You’ve boarded the aircraft on your way to that sales meeting in L.A. You tuck your new Taylormade Golf driver –200 grams of ball crushing titanium salvation—into the overhead bin and settle into your seat. The Boeing 777 surrounds you with no less than 130,000 pounds of titanium structure. By weight, 9% of today’s crash free flight will be brought to you by titanium and its alloys. Time to flip your titanium carbo-nitride coated Sony cell phone to ‘off’ as the General Electric Titanium and Titanium Aluminide turbofan engine blades spin to life. Yeah. Titanium makes life good.
The Perfect Storm
So what do aerospace engineers, golf club designers, and consumer electronics marketers find so attractive about titanium? The Earth’s natural order gave titanium all the right stuff:
It’s Light: Titanium is one of 38 transition metals on the periodic table of elements. Unlike other useful elements like iron, nickel, and cobalt, titanium lies on the extreme light end of the chart. It has relatively few electrons, protons, and neutrons –the particles that give atoms their mass. As a result, the titanium atom weighs in lighter than 36 of the 38 transition metals.
It’s so Reactive that it’s Stable. (Huh?) It’s a paradox alright, but titanium’s atomic structure makes it want to react chemically. So much so, in fact, that bare titanium reacts with oxygen in the air to form an invisible, nanometers-thin oxide layer on its surface. That layer is so tough and impenetrable it protects the underlying metal from reacting with anything else. That makes titanium incredibly stable and immune to corrosion.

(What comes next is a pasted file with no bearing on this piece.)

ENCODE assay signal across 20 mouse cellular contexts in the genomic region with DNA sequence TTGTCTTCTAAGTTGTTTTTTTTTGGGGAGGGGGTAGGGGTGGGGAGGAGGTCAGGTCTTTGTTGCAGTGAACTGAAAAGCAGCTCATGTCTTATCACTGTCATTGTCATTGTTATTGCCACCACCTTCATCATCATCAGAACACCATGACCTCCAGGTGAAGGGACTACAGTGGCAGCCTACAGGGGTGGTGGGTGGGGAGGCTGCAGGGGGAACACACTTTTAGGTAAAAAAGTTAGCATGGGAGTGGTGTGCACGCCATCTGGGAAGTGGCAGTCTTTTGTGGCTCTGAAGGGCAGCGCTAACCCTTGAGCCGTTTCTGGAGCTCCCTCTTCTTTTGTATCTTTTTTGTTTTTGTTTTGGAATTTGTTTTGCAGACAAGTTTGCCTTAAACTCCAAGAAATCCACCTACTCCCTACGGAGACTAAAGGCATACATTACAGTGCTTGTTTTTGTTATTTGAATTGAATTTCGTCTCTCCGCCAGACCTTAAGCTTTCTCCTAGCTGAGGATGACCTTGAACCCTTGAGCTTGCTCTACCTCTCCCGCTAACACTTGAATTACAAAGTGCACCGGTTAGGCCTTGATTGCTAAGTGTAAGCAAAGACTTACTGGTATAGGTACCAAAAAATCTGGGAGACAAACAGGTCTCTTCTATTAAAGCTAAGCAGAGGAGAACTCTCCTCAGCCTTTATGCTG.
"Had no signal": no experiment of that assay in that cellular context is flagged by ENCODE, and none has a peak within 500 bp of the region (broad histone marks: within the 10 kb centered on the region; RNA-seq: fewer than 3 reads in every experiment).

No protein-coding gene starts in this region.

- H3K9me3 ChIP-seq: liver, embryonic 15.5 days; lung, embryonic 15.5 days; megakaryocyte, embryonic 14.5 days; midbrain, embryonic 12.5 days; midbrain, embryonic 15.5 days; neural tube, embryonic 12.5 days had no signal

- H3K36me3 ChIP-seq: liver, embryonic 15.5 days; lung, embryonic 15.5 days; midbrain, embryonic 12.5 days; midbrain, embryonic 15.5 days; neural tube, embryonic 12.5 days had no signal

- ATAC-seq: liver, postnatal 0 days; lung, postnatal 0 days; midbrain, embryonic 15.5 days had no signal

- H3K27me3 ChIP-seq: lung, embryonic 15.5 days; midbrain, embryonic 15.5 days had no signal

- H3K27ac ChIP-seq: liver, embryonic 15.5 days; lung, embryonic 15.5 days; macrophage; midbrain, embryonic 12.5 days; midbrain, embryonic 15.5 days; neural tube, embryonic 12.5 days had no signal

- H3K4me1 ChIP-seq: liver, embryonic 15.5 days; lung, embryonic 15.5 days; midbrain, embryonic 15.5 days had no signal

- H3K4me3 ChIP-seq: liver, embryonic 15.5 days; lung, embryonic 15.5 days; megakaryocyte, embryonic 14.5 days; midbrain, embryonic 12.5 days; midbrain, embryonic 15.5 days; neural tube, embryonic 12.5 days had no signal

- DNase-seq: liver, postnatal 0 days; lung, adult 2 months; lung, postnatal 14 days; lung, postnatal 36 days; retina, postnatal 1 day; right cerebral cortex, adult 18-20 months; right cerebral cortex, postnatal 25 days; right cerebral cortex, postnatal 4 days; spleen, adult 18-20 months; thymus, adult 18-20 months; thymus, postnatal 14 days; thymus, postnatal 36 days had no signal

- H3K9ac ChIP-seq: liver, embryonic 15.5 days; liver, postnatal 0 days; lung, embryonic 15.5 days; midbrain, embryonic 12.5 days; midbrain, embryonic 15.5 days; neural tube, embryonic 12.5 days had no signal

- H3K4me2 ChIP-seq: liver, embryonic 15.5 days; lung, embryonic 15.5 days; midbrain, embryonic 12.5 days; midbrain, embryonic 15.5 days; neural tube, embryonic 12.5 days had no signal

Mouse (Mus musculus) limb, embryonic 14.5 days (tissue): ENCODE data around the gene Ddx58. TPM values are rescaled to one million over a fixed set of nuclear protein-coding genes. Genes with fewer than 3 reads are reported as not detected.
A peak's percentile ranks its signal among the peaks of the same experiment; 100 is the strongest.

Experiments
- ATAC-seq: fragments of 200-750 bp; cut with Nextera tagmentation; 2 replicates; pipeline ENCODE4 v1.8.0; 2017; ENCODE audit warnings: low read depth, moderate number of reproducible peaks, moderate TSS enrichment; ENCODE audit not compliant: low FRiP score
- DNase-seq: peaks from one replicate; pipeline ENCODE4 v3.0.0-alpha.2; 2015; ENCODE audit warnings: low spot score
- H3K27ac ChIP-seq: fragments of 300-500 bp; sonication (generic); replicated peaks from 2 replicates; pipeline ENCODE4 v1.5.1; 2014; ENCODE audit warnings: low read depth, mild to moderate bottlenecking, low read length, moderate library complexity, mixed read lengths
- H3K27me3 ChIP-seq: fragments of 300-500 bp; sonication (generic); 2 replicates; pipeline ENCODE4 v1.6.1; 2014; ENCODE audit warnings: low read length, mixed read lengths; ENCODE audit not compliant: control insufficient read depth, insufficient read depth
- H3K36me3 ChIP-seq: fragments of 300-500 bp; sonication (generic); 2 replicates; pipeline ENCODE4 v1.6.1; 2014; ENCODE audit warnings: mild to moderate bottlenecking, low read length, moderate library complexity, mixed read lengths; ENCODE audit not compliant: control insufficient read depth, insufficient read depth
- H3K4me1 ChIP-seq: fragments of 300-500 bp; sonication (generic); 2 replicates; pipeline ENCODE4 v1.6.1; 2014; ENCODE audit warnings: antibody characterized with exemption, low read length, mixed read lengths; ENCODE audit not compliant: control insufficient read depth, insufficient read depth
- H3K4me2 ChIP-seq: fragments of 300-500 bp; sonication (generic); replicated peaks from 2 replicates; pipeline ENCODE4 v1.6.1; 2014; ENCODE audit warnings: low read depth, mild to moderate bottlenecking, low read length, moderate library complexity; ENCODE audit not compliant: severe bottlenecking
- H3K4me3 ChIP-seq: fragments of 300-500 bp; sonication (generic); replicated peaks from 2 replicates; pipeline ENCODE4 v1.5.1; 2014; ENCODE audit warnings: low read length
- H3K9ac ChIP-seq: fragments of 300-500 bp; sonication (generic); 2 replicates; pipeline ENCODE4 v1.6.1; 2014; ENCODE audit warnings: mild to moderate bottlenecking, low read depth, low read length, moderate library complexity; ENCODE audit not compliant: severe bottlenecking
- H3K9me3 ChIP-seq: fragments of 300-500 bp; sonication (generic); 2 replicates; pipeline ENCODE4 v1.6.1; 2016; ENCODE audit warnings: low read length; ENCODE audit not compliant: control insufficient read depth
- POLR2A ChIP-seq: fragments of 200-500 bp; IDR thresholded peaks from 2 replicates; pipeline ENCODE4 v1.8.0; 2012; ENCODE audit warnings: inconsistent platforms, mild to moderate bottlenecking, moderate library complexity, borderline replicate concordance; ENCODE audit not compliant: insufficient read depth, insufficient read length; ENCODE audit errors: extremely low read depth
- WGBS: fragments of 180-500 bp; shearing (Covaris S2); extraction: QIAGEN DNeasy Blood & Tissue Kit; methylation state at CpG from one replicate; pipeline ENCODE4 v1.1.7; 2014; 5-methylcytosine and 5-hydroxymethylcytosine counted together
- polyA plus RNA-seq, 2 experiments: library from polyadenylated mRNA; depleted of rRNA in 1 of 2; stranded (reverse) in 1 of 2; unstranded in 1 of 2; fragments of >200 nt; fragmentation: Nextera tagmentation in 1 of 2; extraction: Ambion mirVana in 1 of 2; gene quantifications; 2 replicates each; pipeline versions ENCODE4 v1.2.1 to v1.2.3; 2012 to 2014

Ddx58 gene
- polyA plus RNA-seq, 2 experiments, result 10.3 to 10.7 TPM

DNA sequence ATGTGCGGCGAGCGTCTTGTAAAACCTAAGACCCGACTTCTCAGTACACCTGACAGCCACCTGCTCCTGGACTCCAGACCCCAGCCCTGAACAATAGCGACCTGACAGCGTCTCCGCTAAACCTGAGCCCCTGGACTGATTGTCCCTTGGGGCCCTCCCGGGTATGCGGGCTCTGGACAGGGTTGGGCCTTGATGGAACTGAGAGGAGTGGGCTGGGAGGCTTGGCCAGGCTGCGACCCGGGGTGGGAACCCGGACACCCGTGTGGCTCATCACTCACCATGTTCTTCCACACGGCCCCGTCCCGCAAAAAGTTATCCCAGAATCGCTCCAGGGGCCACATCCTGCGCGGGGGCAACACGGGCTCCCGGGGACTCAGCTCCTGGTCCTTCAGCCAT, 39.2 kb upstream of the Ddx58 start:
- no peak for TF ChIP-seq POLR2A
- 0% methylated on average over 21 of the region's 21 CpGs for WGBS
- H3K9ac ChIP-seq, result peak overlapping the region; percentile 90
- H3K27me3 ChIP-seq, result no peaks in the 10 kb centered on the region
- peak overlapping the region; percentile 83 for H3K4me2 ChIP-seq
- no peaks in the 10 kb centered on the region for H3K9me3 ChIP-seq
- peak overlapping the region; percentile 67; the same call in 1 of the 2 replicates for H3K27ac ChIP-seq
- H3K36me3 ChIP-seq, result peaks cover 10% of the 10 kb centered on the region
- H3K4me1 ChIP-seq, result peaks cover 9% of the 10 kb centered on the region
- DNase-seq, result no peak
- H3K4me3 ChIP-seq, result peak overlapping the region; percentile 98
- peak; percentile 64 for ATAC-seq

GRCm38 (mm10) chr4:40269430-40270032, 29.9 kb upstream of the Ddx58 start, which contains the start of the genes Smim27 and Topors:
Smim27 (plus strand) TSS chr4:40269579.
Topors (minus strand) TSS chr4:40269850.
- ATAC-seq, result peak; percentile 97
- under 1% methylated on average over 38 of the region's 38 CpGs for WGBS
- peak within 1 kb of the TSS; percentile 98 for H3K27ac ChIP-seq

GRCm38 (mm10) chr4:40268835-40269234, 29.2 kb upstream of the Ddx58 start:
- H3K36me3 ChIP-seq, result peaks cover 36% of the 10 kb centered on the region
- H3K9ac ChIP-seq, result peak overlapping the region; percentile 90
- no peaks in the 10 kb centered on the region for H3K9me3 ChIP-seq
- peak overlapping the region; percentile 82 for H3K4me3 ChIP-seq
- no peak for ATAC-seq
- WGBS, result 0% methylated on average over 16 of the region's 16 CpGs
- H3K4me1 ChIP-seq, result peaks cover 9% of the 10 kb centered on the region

It’s Tough: Now take those lightweight atoms and stack them together to form a titanium crystal. Nature packs them together in a three dimensional hexagon–the most efficient, stable, and stress resistant of the metallic crystal structures. This gives titanium its natural strength to temperatures of about 800 degrees Fahrenheit.
Schematic representation of a Hexagonal Close Packed (HCP) titanium crystal lattice
There’s a LOT of it! Titanium is Earth’s 9th most abundant element. It’s found in almost all igneous rocks (think “volcano stuff”) and is a major export for Australia, Canada, South Africa, and the Ukraine.
So What’s it Good For?
Even in its unalloyed pure form titanium is a useful and widely applied structural metal. Add alloying elements like aluminum and vanadium, and it becomes a favored choice of engineers:
Jet engine fan and compressor blades, engine nacelles, airframe structures
Airborne weapons systems, missile components, firearms
Surgical implants, including spine, hip, knee, shoulder, and ankle components, surgical tools and machinery; Dental equipment
Turbocharger compressor wheels, turbine wheels, valves, exhaust components
Golf clubs, bicycles, tennis rackets, laptop and cell phone chassis’
Undersea surveillance devices, propeller shafts, saltwater heat exchangers
What’s in it for Me?
Any application that can benefit from titanium’s strength, light weight, corrosion resistance, and market appeal is a candidate for a precision titanium casting.
Strength-to-Weight Ratio: Titanium alloys are as strong as many common steels but 40% lighter. An as-cast titanium part provides a strength-to-weight ratio one and a half times greater than cast and heat treated stainless steel, and twice that of aluminum. This allows designers to trim weights and section thicknesses without sacrificing strength. Titanium has found most of its applications in products converted from steel & aluminum alloys.
Titanium Strength To Weight Ratio
Corrosion Resistance: Titanium is nearly as resistant to chemical attack as platinum! It finds extensive usage in seawater and chemical handling components.
Market Appeal: Companies ranging from American Express to Blackberry have spent millions of marketing dollars reinforcing the image and value associated with titanium. All manner of consumer markets have taken advantage of titanium’s ample sex appeal. It often outperforms the precious metals in the marketplace by virtue of its technical appeal.